As I have previously noted, Google’s privacy policy is rather confusing on the issue of what data the company stores about your searches and how it may cross-link that with any personal information it might have about you. Indeed, a recent interview with Google’s VP of Engineering suggested he was more focused on whether law enforcement had adequate access to your private information.

Google’s blind spot on privacy issues is pretty well-known. But one expert was disappointed that U. of Mich. missed the boat too.

“I would have hoped that the University of Michigan would be sensitive to the fact that Google tracks everything that everyone searches,” said Daniel Brandt, founder of the Google-watch.org Web site, which is highly critical of the search company’s policies.

I’ve said it before and I’ll say it again, Google will continue to step on its … um, … it’s message, yeah that’s it … the company will continue to step on it’s message of being a cool and customer-centric company until the day it finally gets somebody onboard to man the privacy watchtower.

Sillycon Valley Biz09 Jun 2005 09:49 am

Red Herring magazine reports that PortAuthority (formerly Vidius) has raised another $13.4 million. Competitor Vontu has landed another $10 million. And PC Guardian, a crypto firm, closed a round for $6 million. Not too shabby! The message is pretty clear: there’s an increasing market for privacy and security technologies, and there’s plenty of room out there for real innovation. And where innovation goes, VCs throw money. :-)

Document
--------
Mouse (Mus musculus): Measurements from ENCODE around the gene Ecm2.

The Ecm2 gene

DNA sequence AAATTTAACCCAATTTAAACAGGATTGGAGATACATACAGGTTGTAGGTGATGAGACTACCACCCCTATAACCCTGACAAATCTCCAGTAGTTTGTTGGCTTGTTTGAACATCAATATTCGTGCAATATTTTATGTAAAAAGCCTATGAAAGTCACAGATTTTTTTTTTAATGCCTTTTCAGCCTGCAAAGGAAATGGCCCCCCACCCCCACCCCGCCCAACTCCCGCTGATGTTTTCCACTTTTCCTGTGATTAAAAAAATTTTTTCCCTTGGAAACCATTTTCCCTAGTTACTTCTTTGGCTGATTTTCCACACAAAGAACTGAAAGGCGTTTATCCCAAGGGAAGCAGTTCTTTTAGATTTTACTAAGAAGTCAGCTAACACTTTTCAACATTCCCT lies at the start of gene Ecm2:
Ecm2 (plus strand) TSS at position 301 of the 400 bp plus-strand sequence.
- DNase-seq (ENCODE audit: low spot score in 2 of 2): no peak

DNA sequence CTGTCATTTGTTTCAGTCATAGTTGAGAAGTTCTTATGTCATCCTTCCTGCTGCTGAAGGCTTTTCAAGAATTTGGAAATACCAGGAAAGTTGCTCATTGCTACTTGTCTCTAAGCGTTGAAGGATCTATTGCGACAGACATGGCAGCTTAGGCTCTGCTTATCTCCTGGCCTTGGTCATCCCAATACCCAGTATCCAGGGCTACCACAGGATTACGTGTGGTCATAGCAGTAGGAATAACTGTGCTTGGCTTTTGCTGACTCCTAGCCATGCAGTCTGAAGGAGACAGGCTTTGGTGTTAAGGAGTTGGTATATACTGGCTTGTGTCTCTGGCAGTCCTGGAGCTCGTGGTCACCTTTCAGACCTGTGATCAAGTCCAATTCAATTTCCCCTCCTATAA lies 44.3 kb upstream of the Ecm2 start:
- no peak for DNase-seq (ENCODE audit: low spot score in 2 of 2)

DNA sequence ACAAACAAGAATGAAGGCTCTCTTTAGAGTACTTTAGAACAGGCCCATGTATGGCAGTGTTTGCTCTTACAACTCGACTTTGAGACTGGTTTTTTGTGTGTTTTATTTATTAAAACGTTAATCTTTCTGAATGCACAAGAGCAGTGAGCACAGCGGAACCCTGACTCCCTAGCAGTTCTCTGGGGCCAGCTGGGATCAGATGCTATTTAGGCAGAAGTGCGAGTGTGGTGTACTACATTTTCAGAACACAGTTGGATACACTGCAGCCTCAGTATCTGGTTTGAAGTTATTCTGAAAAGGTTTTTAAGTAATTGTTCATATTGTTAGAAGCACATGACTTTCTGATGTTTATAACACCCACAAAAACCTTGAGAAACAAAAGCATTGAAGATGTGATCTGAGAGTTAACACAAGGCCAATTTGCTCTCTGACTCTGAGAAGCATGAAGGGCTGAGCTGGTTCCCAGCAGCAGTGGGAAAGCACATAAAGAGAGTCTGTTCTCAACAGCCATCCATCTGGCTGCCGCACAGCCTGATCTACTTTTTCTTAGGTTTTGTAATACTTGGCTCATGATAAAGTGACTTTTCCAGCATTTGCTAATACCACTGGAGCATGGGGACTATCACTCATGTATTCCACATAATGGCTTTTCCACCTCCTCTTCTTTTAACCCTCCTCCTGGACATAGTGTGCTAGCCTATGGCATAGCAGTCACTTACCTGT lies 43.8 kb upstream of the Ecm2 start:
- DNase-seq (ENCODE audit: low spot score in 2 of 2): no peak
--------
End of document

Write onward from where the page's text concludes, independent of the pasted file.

Sillycon Valley Biz01 Jun 2005 05:25 pm

My partner, Justin, learned today that his employer, Yahoo!, had issued blogging guidelines. So he blogged about it! Then, in his “Drunk with Freedom” posting, he proceeded to blog about all sorts of other dirty little secrets at the Big Y… like the gawd-awful purple potatoes that Yahoo! serves in their cafeteria.

Anyway, for those who are interested in reading the guidelines, which were written with the assistance of some of Yahoo!’s most prolific bloggers, I think they’re a model for any company who actually trusts that its employees are rational, mature, and reasonable people.